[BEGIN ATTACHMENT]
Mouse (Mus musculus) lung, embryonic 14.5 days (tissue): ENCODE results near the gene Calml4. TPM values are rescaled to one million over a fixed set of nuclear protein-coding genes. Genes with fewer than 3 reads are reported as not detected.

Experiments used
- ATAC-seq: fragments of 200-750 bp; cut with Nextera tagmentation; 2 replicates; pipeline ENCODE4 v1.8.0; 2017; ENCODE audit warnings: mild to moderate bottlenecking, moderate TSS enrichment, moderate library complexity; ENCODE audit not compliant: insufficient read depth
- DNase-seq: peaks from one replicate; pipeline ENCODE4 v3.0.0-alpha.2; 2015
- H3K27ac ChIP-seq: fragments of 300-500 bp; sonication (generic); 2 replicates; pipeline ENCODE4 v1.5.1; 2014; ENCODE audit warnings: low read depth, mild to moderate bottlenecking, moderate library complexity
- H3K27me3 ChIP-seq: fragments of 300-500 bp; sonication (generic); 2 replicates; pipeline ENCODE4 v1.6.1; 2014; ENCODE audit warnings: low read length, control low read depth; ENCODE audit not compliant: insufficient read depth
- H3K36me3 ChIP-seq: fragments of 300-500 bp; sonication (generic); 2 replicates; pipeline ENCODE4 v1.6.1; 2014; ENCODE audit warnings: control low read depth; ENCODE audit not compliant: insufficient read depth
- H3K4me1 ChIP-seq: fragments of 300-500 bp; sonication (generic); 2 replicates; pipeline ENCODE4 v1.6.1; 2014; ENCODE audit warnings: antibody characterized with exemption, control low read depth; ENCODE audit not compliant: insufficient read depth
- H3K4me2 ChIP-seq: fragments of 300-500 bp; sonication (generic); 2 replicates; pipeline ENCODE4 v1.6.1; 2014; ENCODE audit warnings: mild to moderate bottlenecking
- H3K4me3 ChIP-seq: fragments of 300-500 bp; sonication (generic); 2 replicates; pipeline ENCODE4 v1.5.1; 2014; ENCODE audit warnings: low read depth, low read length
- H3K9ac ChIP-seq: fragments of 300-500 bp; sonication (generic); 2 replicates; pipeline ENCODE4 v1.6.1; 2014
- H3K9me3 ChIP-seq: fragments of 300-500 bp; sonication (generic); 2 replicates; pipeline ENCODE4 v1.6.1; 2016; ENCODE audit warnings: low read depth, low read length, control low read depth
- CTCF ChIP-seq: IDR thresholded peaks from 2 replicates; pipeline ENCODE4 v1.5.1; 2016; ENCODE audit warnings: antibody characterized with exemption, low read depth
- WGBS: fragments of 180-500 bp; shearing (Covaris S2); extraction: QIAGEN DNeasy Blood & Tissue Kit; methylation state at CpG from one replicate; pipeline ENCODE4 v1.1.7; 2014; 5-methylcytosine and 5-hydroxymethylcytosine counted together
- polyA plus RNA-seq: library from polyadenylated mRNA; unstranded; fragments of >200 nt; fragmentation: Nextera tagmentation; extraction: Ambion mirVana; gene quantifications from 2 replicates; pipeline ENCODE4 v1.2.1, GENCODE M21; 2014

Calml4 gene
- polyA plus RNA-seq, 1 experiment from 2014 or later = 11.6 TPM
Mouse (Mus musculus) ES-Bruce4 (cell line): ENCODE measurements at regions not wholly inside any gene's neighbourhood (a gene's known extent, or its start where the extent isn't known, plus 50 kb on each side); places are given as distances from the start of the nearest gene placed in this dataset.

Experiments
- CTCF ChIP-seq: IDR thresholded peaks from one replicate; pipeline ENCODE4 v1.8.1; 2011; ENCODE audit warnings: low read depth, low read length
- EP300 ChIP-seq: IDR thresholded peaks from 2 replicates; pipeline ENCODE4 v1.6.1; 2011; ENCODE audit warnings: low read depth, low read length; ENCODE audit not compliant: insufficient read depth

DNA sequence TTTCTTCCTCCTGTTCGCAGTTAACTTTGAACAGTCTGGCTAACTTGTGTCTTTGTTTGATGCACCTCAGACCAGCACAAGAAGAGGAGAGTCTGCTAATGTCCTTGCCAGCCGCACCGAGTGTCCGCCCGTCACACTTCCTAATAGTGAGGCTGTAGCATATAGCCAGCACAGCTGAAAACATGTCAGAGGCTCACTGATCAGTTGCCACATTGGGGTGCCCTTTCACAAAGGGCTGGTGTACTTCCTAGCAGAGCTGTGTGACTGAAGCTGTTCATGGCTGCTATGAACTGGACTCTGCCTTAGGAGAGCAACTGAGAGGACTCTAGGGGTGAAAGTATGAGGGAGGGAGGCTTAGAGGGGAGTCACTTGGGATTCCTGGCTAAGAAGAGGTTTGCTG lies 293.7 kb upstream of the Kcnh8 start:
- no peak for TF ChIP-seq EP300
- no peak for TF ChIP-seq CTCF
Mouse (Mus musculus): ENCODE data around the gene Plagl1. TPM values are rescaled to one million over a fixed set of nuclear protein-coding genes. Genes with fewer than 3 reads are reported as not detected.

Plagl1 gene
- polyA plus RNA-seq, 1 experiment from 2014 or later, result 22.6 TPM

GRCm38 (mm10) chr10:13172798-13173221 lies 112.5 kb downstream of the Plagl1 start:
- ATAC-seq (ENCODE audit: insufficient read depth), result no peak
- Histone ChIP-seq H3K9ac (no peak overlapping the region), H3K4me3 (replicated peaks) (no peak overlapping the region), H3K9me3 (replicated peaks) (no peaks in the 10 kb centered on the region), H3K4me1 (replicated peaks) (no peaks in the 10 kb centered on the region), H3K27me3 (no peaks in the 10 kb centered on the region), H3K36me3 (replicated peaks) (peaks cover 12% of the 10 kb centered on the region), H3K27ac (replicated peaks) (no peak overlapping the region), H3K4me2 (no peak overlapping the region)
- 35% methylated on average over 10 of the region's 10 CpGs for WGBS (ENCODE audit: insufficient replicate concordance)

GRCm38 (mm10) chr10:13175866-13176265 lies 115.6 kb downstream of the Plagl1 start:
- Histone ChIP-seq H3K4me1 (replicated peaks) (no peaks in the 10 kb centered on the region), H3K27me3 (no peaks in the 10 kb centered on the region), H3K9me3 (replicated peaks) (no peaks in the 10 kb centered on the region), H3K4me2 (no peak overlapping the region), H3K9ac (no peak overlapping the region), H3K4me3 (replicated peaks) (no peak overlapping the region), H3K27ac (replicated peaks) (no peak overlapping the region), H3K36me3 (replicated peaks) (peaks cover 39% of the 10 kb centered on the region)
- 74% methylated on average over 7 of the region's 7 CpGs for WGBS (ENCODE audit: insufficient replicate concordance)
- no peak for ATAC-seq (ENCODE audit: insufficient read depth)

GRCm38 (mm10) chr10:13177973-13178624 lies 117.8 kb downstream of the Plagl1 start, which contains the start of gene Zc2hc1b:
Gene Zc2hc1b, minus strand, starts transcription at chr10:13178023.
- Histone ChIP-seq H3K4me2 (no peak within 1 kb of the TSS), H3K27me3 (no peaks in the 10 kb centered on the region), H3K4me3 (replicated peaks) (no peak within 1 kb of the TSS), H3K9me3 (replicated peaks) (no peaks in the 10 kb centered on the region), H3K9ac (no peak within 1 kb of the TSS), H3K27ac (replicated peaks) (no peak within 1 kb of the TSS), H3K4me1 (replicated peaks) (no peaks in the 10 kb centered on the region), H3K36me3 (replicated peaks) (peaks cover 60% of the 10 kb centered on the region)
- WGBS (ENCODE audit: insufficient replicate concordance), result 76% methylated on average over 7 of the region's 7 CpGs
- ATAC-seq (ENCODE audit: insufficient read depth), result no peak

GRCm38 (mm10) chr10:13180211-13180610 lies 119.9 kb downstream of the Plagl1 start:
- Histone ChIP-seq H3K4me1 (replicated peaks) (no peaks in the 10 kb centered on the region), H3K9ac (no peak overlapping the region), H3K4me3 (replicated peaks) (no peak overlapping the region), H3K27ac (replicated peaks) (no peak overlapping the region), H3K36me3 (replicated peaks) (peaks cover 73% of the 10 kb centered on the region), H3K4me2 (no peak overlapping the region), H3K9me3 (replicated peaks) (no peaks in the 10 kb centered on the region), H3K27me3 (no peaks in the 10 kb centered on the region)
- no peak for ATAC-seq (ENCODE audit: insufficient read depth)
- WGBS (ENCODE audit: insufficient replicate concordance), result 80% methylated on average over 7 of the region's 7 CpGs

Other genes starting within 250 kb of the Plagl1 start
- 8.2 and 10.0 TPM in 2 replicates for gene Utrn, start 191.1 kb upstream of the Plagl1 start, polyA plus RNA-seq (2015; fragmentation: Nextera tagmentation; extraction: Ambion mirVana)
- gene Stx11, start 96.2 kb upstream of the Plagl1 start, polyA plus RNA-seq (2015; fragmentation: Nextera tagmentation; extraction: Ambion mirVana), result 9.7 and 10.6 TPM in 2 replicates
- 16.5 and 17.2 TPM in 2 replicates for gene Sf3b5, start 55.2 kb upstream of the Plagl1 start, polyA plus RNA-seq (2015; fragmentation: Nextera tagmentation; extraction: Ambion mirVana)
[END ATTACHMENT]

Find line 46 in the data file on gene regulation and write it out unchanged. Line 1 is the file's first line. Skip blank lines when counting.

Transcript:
- 8.2 and 10.0 TPM in 2 replicates for gene Utrn, start 191.1 kb upstream of the Plagl1 start, polyA plus RNA-seq (2015; fragmentation: Nextera tagmentation; extraction: Ambion mirVana)